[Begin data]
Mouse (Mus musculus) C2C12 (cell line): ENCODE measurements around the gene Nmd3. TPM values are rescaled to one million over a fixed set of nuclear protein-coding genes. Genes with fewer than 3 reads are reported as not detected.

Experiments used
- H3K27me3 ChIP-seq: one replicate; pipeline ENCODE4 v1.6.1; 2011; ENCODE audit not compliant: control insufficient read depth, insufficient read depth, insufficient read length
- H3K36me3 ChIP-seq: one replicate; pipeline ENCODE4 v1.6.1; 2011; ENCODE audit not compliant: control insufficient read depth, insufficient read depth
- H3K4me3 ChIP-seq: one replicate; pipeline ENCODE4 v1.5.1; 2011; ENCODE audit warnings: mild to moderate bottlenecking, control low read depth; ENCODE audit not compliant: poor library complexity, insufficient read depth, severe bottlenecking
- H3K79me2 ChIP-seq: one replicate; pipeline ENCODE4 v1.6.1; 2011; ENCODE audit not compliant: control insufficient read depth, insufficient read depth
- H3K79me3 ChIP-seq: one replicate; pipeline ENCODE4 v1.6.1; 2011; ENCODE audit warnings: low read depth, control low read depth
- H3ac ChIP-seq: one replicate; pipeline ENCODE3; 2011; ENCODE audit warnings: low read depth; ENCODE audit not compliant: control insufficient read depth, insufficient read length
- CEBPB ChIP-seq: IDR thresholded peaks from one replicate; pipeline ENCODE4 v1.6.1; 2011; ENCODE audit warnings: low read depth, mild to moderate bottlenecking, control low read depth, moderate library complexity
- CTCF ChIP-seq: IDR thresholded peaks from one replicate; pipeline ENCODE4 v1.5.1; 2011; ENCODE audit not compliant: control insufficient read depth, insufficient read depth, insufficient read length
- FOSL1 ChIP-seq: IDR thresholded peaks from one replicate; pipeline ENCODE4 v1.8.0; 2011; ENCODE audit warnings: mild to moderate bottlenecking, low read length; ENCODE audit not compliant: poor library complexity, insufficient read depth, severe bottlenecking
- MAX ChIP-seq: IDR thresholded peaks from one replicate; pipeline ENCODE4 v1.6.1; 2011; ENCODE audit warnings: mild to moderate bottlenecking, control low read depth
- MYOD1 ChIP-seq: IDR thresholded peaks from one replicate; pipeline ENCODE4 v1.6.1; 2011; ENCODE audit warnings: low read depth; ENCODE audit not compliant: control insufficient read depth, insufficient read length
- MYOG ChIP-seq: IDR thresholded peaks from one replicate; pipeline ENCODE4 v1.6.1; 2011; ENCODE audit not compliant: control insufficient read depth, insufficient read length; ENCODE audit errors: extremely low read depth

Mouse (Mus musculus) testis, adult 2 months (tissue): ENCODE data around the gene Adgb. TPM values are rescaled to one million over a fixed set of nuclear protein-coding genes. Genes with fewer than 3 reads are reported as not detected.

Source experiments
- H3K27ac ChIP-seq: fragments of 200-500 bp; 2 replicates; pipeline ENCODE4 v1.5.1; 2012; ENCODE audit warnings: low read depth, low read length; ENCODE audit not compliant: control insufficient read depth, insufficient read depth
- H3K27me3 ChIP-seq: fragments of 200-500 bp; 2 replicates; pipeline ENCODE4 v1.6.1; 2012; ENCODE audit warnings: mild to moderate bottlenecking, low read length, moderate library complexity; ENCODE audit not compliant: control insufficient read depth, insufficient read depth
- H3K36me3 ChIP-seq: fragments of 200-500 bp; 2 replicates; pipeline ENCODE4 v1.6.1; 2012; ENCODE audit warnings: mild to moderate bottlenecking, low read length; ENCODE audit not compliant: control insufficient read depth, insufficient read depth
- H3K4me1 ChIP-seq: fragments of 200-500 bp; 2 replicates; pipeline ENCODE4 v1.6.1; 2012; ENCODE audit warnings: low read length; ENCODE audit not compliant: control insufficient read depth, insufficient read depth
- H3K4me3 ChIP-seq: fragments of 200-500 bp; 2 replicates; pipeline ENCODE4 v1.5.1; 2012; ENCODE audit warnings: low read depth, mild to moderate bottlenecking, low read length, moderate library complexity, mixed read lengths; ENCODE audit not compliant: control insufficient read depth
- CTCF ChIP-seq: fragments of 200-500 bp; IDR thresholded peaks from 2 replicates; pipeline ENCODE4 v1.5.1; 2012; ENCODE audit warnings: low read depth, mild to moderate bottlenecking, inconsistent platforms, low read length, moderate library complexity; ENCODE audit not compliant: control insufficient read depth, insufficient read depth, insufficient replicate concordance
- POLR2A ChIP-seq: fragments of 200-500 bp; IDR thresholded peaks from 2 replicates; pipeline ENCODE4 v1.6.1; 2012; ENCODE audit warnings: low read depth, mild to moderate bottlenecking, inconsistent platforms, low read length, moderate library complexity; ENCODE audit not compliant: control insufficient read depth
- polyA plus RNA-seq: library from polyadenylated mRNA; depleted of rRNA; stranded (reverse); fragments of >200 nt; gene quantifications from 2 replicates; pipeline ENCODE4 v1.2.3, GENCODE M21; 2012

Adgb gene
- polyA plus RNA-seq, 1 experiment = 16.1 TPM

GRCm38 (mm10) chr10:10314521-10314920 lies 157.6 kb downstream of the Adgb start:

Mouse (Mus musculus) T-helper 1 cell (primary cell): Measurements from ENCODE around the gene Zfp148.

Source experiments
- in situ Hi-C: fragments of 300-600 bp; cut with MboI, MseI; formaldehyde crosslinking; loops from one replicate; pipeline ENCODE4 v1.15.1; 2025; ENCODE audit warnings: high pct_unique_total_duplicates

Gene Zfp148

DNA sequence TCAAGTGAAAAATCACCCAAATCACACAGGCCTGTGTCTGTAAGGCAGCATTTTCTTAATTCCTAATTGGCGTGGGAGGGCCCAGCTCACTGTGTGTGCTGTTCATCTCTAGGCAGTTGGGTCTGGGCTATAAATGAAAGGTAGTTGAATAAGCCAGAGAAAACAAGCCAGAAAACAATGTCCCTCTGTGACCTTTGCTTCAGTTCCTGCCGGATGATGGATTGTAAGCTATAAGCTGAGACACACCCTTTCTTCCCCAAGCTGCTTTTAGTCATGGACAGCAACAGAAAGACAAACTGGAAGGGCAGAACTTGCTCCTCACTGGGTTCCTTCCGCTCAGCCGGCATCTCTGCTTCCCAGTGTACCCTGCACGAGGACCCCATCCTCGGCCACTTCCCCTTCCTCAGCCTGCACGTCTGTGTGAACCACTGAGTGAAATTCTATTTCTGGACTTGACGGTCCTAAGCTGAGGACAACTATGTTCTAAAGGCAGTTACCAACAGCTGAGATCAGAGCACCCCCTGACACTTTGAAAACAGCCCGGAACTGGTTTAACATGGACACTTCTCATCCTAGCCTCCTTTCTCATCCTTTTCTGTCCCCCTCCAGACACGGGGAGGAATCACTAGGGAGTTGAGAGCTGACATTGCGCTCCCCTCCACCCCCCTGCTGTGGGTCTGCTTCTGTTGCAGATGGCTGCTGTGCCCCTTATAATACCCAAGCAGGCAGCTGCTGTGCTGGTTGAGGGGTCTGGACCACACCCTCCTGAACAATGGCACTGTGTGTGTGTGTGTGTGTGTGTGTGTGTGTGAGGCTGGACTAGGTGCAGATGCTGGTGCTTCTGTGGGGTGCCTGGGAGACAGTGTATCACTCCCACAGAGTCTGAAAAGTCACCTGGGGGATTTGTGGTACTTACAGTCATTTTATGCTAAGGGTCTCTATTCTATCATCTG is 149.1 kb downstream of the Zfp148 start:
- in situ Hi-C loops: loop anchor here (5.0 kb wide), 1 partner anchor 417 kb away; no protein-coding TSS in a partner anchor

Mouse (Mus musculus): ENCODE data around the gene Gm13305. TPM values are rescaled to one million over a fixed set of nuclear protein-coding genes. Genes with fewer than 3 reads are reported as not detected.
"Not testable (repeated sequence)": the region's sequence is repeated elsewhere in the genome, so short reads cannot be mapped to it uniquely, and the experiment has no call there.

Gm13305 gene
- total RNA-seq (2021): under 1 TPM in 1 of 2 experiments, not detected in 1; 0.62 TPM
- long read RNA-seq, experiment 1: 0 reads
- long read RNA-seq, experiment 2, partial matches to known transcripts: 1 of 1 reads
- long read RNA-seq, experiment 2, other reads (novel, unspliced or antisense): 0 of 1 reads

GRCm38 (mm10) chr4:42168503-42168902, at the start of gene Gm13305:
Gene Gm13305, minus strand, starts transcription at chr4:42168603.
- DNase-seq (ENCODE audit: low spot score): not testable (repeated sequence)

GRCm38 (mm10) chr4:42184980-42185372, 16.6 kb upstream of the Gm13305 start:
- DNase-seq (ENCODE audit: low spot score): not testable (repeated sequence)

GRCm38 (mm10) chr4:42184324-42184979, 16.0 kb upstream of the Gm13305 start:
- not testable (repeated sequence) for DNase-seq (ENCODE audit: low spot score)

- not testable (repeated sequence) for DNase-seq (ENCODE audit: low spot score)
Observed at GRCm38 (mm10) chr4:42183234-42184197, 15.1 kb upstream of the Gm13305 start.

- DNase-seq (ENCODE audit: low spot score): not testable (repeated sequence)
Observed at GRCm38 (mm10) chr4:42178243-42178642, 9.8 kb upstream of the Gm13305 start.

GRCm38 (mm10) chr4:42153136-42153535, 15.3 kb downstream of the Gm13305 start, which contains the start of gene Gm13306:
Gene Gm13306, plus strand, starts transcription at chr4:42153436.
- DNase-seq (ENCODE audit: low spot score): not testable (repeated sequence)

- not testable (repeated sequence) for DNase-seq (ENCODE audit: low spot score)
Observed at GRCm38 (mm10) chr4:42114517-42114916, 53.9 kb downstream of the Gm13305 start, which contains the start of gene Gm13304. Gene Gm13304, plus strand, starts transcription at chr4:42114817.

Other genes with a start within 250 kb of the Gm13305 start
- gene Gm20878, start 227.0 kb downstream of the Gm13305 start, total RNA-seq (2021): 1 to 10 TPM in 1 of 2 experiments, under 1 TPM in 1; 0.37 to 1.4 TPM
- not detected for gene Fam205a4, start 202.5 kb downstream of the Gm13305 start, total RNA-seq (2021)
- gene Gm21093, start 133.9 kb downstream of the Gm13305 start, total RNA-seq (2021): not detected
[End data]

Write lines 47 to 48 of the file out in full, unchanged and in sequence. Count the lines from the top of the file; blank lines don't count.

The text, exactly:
- not testable (repeated sequence) for DNase-seq (ENCODE audit: low spot score)

- not testable (repeated sequence) for DNase-seq (ENCODE audit: low spot score)